Cannabis farm seizures hit a record highMake Text Bigger
Cannabis farming is a growing menace for landlords as police seized a record number of plants in raids mainly on buy to let homes.
Police grabbed more than 750,000 plants from criminal gangs growing drugs last year – up 18% on the year before.
Now insurers are urging landlords to grass up tenants they suspect of setting up drugs farms.
Home insurers Aviva has revealed cannabis farm claims are up 30% year-on-year after paying out for a record 92 buy to lets damaged by drugs gangs.
The insurer also disclosed many of the farm seizures involved growing less than 50 plants.
Aviva’s Matthew Gordon said: “Almost all of the properties were residential and we often find that it is part of a larger operation or that the policyholder has had a couple of properties affected.
“Cannabis farming comes with serious risks for landlords; properties can be completely ruined inside to make space for plants, water damage can occur and fire poses a risk due to interference with electrics or strong lighting left on for a long time.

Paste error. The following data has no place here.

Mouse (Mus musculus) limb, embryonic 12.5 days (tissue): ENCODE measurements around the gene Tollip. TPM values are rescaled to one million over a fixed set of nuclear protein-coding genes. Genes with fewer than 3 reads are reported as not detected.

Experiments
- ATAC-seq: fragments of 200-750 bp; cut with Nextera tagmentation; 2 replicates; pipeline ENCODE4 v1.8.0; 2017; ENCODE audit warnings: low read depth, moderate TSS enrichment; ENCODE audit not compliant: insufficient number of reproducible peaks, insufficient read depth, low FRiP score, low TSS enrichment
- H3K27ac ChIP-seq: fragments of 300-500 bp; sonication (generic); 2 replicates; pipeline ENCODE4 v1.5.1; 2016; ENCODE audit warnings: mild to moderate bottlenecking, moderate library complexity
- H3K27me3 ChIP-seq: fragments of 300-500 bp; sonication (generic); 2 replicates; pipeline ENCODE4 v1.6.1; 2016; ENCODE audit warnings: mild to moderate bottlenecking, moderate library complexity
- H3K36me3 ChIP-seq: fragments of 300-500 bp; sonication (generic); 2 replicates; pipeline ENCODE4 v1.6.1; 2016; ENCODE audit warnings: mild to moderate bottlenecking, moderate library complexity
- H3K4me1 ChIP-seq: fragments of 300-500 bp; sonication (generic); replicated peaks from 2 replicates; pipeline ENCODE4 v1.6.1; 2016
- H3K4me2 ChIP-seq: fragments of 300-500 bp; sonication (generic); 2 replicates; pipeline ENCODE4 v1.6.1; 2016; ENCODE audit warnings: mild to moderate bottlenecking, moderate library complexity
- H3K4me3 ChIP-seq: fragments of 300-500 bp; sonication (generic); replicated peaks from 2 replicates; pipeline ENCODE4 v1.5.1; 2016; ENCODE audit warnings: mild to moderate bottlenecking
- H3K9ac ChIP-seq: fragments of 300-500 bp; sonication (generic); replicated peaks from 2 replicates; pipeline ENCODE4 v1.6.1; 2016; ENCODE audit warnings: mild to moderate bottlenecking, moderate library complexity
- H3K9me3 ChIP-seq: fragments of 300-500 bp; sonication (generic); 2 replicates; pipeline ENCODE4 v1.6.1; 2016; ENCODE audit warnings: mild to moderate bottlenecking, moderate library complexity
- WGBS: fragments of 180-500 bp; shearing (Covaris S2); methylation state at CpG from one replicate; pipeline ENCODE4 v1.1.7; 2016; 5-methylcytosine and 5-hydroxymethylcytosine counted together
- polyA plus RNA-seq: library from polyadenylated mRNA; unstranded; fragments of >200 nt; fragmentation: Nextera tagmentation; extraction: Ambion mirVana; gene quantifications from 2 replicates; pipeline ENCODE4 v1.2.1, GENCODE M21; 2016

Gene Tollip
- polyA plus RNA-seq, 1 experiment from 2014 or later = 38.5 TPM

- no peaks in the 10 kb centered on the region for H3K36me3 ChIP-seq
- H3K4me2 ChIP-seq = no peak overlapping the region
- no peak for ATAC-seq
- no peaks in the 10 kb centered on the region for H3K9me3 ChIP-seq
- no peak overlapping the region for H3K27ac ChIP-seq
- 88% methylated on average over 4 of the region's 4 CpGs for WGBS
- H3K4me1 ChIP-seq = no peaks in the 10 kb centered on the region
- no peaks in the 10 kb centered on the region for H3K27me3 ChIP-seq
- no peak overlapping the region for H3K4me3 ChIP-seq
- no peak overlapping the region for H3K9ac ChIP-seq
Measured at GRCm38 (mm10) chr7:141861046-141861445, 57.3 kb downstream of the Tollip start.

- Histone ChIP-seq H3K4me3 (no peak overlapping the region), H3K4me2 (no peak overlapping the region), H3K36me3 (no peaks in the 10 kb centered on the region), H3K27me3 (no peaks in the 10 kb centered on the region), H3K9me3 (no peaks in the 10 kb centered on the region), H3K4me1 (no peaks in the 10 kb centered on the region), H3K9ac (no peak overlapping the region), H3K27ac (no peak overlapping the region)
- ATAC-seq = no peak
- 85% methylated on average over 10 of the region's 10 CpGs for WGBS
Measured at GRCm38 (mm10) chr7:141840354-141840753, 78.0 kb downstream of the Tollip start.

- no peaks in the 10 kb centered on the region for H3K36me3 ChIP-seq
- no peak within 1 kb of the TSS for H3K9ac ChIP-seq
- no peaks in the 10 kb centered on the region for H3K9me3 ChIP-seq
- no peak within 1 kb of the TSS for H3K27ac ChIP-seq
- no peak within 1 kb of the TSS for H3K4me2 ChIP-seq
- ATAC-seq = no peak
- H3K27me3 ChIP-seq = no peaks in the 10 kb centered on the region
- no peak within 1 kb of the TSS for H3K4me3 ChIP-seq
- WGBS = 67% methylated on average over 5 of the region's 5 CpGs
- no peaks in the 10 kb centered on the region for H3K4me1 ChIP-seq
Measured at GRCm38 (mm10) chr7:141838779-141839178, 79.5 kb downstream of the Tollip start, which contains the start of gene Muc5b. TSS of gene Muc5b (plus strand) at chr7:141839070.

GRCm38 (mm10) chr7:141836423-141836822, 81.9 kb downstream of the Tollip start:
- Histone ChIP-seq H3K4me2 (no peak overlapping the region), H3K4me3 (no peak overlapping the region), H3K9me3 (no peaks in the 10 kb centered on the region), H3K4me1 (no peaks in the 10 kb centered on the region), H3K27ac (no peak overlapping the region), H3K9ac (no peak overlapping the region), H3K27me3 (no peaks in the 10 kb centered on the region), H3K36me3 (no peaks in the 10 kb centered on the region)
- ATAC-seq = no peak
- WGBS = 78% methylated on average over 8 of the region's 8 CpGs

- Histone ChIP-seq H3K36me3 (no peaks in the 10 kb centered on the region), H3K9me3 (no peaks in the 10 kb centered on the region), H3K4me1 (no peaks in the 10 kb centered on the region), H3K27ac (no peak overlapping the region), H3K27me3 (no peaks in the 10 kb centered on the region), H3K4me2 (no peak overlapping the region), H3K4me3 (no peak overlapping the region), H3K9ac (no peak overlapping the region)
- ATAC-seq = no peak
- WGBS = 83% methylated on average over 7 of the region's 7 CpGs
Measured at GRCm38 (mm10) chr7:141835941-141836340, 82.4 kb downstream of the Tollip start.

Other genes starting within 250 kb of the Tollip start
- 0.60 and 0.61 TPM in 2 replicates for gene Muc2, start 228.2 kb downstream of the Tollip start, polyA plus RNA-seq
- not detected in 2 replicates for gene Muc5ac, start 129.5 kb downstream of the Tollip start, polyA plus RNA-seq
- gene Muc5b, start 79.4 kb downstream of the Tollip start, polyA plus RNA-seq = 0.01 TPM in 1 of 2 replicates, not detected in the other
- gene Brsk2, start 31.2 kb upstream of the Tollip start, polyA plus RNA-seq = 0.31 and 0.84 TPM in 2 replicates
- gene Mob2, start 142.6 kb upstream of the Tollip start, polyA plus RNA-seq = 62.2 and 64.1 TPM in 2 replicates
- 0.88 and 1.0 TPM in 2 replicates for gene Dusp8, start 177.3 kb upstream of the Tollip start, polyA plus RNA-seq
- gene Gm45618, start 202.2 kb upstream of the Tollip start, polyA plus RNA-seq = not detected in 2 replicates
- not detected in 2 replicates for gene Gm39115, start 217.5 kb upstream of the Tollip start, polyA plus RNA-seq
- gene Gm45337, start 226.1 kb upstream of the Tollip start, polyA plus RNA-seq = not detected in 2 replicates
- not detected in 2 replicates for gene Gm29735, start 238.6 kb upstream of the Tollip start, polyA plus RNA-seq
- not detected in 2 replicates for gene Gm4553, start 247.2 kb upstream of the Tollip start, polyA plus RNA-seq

“Property owners must be vigilant and there are some simple steps that can be taken. We would advise thorough checks on tenants and regular visits to properties – both internal and external inspections. Permanently closed curtains, blacked out windows and strong smells are all signs that there may be a cannabis factory on your premises.”
Insurers say landlords and letting agents should look out for tell-tale cannabis farm giveaways like:
- Plastic lined walls as the plants are often potted and dotted around the home
- Windows have blinds or curtains closed round-the-clock to keep nosy neighbours away
- Watering is often from horticultural sprays rather than hoses or irrigation systems
- Lighting is extremely bright and generally electric meters are bypassed
- Windows and walls drip with condensation
- Cannabis has a unique, pungent smell.
Mr Gordon warned Aviva may not pay claims for drugs farm damage if a landlord neglects to take ‘reasonable precautions’.
“Employing a letting agent to manage the tenant-vetting process and provide an inspection service on the landlord’s behalf is a good option as insurers could refuse a claim if a landlord has been found to neglect their responsibilities,” said Mr Gordon.
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